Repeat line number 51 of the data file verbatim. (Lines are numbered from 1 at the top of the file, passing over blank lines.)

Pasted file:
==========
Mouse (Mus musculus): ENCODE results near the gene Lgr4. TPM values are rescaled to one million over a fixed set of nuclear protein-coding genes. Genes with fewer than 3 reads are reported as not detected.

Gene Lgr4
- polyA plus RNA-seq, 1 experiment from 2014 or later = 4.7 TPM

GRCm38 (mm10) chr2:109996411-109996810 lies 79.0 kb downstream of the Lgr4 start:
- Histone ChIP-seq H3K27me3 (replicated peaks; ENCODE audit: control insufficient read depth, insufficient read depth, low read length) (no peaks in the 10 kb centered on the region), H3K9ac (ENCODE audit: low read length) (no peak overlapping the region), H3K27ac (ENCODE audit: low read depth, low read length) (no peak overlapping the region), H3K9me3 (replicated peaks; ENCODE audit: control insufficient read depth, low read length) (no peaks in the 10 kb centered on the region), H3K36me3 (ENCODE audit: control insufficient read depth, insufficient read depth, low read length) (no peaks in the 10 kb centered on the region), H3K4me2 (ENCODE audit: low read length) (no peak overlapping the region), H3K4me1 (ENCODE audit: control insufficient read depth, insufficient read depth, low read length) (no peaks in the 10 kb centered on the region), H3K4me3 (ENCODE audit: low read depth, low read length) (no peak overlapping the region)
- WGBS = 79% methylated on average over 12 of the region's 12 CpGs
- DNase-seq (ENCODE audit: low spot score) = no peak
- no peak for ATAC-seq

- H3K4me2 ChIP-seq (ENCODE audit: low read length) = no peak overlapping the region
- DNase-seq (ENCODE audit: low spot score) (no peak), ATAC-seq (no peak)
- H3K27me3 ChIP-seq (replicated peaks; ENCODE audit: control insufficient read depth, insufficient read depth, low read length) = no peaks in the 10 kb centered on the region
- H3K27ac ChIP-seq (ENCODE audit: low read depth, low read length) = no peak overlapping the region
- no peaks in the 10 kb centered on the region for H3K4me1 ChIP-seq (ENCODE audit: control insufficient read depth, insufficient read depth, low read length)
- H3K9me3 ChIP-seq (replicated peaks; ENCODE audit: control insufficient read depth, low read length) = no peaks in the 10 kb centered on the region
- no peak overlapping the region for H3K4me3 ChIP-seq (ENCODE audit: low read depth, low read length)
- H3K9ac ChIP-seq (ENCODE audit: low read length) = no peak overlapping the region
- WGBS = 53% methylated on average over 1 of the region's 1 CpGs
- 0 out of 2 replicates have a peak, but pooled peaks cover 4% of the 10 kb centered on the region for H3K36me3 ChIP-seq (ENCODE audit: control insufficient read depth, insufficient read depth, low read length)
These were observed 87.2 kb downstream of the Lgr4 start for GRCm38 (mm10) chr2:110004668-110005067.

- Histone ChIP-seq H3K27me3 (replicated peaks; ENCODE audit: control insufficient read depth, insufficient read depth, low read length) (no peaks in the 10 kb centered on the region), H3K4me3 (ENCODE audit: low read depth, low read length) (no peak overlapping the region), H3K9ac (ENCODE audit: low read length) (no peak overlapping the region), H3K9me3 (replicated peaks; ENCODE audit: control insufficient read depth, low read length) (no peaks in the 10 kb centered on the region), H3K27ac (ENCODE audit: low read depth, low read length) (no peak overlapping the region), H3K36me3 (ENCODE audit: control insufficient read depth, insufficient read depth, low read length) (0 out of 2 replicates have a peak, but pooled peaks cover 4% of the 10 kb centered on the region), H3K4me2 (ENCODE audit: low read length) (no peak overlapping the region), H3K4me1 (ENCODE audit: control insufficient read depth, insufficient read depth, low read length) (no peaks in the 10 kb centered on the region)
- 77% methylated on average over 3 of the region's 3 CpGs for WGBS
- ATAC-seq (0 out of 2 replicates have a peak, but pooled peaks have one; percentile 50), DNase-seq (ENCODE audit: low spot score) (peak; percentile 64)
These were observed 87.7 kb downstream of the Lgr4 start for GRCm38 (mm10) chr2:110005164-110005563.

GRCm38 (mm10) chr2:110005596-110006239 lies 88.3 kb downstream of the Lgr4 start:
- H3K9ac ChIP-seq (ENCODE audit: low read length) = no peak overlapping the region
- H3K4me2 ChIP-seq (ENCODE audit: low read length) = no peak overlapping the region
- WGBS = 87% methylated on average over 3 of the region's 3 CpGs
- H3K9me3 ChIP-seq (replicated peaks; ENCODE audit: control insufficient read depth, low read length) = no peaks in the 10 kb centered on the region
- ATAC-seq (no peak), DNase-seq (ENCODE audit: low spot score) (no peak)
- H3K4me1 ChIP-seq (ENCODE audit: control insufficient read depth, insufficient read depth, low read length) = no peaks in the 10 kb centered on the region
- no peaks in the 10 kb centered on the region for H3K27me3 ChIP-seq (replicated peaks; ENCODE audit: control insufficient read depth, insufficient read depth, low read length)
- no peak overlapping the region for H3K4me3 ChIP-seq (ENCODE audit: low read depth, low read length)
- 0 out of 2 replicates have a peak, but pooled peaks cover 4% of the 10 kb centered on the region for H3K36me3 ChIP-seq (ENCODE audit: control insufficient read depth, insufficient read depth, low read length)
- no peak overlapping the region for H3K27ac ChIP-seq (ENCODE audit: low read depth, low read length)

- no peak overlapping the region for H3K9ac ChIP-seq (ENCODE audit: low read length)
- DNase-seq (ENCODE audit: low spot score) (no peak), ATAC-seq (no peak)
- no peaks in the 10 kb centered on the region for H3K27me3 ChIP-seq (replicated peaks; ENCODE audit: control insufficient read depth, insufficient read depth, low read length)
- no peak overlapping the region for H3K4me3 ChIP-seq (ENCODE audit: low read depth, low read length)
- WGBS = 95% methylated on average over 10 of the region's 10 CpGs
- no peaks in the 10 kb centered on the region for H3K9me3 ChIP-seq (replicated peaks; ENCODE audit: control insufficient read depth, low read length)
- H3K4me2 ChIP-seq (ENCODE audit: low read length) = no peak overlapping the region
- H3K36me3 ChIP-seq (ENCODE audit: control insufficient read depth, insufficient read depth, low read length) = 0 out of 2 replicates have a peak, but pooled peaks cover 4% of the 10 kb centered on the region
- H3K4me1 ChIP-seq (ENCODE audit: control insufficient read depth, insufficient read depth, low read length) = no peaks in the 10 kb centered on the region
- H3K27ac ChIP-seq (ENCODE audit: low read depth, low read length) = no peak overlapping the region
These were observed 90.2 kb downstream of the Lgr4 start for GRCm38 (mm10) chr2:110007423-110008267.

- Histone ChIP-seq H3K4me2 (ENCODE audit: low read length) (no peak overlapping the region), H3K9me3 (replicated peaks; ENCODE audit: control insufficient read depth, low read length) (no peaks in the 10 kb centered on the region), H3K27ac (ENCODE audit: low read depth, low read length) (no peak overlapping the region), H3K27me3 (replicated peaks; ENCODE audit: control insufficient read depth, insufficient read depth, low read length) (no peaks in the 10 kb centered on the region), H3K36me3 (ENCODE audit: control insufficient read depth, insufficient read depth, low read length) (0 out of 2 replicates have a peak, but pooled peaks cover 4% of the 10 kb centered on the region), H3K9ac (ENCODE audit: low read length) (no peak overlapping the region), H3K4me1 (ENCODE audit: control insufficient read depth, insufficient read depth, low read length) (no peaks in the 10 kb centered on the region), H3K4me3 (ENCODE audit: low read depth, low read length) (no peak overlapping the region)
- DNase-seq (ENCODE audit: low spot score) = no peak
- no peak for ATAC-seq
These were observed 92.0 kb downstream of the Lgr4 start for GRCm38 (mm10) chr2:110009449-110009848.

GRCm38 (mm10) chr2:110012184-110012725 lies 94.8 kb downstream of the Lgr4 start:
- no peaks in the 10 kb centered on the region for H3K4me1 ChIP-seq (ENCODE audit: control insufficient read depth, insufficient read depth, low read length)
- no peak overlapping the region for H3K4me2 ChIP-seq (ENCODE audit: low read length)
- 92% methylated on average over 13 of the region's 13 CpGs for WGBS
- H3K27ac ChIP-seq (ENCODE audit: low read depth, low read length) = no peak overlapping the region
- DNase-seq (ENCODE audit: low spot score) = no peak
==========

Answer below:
- no peaks in the 10 kb centered on the region for H3K4me1 ChIP-seq (ENCODE audit: control insufficient read depth, insufficient read depth, low read length)